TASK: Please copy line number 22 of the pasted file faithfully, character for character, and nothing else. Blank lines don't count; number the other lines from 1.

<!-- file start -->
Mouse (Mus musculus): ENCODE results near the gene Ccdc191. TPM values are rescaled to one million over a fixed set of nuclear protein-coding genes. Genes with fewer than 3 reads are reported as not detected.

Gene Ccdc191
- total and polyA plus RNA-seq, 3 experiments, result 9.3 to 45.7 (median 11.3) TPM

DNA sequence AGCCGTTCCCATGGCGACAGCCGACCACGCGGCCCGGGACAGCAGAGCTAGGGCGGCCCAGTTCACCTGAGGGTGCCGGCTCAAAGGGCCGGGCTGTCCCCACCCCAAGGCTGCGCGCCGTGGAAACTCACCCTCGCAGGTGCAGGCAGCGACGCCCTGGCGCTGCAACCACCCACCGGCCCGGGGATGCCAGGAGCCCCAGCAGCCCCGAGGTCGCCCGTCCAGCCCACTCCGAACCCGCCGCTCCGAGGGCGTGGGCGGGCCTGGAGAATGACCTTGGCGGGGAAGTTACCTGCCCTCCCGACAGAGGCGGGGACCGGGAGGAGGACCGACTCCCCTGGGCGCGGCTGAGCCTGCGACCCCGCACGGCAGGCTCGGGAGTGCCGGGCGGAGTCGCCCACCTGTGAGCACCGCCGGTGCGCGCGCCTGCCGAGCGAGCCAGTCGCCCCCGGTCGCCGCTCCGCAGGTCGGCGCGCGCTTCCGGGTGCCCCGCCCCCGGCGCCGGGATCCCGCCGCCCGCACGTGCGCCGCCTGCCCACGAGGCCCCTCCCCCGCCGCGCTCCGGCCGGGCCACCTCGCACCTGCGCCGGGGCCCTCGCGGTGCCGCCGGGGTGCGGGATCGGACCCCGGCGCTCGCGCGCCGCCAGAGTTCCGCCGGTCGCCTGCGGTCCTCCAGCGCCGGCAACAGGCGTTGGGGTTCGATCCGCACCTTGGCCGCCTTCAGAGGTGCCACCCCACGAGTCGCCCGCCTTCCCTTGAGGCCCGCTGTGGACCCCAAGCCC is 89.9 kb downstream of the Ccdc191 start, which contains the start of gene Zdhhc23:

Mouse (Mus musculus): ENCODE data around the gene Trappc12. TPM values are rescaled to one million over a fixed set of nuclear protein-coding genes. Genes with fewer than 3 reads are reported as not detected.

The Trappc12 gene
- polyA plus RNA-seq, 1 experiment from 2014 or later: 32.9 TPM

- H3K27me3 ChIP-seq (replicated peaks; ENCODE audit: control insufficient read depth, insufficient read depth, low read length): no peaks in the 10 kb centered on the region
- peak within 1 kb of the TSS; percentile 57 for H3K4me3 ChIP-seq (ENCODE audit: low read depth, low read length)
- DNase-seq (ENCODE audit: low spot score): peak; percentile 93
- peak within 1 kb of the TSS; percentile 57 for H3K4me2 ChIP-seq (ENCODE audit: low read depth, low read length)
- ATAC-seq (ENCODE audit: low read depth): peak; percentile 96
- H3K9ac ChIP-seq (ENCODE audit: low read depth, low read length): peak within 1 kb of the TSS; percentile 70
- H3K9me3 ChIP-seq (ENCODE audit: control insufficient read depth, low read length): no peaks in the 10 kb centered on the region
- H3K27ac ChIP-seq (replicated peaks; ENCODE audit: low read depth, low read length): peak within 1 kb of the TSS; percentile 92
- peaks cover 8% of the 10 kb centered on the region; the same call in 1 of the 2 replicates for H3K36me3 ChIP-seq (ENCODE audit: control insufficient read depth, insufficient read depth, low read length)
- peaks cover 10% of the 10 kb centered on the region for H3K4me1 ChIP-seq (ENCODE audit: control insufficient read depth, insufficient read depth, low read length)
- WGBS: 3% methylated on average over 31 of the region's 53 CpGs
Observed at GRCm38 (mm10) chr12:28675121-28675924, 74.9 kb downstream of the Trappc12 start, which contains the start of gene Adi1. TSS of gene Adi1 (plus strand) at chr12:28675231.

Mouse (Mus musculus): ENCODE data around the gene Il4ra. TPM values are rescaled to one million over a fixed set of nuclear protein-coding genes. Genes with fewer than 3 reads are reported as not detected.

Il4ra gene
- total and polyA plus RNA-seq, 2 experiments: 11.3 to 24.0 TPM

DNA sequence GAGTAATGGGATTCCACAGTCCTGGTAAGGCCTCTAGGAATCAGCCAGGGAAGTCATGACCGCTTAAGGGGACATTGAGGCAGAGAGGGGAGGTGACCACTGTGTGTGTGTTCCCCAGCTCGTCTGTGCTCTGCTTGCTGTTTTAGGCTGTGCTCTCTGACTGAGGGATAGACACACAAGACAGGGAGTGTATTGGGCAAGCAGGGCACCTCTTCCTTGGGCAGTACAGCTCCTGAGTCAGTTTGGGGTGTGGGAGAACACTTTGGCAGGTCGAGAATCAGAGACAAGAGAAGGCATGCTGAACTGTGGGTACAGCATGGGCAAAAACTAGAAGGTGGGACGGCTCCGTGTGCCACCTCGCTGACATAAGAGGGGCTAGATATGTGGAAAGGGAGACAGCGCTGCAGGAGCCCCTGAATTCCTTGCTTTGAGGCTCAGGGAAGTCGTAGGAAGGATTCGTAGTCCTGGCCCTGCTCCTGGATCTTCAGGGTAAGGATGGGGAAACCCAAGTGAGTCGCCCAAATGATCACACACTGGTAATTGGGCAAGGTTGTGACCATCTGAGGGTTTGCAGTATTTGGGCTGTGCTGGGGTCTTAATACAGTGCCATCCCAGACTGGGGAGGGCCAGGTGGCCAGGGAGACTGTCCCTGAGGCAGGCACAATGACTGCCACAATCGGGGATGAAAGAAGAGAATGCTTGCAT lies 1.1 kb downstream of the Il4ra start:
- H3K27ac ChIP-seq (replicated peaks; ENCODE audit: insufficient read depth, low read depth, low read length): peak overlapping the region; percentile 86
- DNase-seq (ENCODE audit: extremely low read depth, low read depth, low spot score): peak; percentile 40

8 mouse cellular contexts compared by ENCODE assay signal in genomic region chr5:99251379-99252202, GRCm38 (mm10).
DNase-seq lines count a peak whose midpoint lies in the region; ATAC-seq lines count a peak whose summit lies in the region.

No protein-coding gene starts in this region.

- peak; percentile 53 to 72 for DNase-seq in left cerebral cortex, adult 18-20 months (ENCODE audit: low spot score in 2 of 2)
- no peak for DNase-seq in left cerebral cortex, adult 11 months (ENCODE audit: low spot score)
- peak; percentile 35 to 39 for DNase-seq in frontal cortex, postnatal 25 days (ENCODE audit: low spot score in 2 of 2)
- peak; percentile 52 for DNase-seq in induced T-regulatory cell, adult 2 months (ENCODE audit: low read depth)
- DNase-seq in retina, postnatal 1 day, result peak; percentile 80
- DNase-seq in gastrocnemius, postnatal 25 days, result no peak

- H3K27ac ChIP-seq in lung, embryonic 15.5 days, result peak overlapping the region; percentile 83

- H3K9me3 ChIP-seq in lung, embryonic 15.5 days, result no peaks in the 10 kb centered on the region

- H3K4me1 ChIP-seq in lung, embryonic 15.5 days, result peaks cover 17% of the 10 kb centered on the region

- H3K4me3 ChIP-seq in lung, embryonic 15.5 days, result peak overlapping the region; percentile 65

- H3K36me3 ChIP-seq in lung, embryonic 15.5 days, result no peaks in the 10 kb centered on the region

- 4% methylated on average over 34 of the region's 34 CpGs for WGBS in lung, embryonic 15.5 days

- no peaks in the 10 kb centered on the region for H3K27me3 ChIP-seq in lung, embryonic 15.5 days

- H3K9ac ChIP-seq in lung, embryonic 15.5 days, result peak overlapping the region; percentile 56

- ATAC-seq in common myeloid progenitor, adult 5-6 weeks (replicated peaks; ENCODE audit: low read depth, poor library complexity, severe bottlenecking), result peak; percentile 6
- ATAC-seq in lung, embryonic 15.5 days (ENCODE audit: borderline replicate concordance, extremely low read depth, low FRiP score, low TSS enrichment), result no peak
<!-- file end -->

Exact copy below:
- total and polyA plus RNA-seq, 2 experiments: 11.3 to 24.0 TPM